Orphan drug designation has been granted by the FDA to PT217 for patients with small cell lung cancer.
The FDA has granted an orphan drug designation to the first-in-class bispecific antibody, PT217, as a potential treatment option for patients with small cell lung cancer (SCLC), according to Phanes Therapeutics.1
This orphan drug designation follows 2 investigational new drug application clearances, including PT199, an anti-CD73 monoclonal antibody, and PT886, an anti-Claudin 18.2/anti-CD47 bispecific antibody.
“PT217 has the potential to be a transformative treatment option for SCLC patients whose initial response to chemotherapy is short-lived and inevitably becomes resistant to chemotherapeutic agents,” stated Ming Wang, PhD, MBA, chief executive officer of Phanes Therapeutics, in the press release. “We have built a strong pipeline in immuno-oncology by leveraging our proprietary technology platforms and expect to file an [investigational new drug application] for PT217 by the third quarter of this year.”
PT217 is designed to target delta-like ligand 3 (DLL3) and cluster of differentiation 47 (CD47) in patients with SCLC as well as other neuroendocrine cancers. DLL3 and CD47 are each clinically validated targets and are highly expressed in SCLC.
PT217 works to specifically target SCLC cells via 2 mechanisms. The first is that PT217 blocks its interaction with CD47-SIRPα and stimulates phagocytosis of tumor cells by macrophage, and the second is that PT217 is designed to mediate robust antibody-dependent cellular cytotoxicity for tumor cells by NK cells.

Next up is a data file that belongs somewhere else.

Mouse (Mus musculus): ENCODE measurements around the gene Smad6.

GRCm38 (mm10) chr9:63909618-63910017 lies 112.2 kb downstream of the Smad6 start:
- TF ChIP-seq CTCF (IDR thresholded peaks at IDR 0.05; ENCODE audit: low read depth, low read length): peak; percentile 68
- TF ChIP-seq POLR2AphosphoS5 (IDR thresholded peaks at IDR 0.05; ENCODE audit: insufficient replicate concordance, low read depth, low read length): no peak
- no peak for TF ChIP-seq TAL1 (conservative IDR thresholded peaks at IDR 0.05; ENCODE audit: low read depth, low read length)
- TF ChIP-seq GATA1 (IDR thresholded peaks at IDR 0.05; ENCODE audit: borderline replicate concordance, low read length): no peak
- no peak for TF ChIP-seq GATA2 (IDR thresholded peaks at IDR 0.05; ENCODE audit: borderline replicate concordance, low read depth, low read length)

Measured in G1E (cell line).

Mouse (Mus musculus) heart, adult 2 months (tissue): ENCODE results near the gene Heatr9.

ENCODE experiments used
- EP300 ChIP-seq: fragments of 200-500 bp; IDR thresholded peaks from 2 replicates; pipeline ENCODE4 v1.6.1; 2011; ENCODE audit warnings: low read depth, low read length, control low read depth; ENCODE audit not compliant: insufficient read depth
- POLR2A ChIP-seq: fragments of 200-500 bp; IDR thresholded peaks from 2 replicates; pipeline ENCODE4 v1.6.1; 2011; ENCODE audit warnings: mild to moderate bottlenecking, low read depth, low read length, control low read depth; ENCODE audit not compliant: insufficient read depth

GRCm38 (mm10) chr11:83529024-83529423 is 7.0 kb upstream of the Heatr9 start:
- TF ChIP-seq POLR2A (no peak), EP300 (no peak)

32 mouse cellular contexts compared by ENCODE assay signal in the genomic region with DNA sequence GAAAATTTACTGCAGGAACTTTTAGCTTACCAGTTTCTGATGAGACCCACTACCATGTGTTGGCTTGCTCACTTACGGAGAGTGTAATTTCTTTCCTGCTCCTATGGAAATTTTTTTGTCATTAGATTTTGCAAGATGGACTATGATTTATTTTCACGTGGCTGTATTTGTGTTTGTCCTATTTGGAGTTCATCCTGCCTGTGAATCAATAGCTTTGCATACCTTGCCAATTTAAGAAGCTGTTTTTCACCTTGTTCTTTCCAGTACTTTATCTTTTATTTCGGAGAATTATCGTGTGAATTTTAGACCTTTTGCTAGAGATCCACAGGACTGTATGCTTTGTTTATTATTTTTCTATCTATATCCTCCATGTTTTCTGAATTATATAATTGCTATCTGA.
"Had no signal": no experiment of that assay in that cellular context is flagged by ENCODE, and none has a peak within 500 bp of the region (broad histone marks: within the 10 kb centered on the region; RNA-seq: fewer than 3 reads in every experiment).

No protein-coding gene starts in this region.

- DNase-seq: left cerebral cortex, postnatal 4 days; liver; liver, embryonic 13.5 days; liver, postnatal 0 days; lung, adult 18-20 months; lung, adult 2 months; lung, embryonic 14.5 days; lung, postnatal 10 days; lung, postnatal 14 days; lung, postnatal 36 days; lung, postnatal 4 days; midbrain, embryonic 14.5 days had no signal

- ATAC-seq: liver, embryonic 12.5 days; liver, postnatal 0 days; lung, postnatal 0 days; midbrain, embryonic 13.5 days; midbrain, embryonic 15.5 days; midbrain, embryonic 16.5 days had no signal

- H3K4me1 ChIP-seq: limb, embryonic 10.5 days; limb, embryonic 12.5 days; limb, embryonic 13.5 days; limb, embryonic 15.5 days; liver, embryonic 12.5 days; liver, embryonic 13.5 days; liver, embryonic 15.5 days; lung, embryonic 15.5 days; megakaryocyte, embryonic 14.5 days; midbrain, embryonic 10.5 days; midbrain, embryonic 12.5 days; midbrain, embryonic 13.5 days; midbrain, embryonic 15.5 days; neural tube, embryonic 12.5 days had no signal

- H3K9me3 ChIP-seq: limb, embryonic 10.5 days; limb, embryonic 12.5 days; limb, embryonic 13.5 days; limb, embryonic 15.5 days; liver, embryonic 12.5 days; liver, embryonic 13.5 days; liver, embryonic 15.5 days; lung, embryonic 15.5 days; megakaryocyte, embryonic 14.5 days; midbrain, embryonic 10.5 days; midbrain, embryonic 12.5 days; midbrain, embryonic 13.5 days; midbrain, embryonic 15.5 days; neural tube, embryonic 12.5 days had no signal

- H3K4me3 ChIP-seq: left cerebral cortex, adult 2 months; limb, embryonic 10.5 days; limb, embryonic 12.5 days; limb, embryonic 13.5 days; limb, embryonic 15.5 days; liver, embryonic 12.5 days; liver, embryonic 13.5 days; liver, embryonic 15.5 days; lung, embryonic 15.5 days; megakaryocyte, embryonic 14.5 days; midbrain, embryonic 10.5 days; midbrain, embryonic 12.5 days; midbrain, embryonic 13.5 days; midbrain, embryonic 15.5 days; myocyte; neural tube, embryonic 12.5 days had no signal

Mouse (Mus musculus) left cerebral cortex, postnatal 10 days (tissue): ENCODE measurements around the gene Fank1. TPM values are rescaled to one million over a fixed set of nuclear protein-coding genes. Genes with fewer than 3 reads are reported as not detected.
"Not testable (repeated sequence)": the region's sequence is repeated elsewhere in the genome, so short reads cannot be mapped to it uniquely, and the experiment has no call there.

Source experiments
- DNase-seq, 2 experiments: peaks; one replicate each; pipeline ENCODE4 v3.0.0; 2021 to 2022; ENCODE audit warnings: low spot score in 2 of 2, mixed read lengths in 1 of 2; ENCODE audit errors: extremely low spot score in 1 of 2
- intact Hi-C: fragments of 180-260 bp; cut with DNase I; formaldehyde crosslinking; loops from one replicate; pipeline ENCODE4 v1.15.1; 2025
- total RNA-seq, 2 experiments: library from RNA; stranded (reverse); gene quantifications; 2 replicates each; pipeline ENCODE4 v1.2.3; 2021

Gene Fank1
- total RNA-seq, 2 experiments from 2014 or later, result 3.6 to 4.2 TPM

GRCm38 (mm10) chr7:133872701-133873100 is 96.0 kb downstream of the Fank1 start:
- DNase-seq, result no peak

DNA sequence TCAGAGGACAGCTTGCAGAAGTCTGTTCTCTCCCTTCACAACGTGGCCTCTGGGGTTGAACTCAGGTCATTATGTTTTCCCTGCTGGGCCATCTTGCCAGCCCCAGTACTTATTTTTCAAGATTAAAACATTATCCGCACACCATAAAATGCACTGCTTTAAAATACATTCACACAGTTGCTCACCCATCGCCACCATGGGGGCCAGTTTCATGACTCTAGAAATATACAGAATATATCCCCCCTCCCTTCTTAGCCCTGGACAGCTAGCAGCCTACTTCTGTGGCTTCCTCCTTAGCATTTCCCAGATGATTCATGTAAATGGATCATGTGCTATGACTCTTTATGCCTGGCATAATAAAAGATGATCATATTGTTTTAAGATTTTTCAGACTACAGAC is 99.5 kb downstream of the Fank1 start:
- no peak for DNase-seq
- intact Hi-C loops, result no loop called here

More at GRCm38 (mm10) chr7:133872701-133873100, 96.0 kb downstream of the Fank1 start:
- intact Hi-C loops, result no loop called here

As a result, the tumor cells that are targeted by NK cells end up subsequently engulfed by macrophage. Additionally, with an elevated phagocytosis of the tumor cells by macrophages and dendritic cells, it is expected by investigators that there will also be an increase in the presentation of tumor neoantigens which would then lead to T-cell mediated killing of tumor cells, irrespective of DLL3 expression.
In a poster presented at the 2022 AACR Annual Meeting, investigators noted that PT217 displayed robust tumor suppression activity in a preclinical trial.2
As a result, investigators proposed the design of a phase 1 dose-escalation clinical study to investigate PT217 in patients with DLL3-positive SCLC, large cell neuroendocrine carcinoma, and neuroendocrine prostate cancer. The structure included a dose escalation–guided 3+3 design which would examine PT217 when given to approximately 14 evaluable patients in weekly doses at 5 different dose levels.
The initiation of the phase 1 trial to target SCLC is planned for the later half of 2022.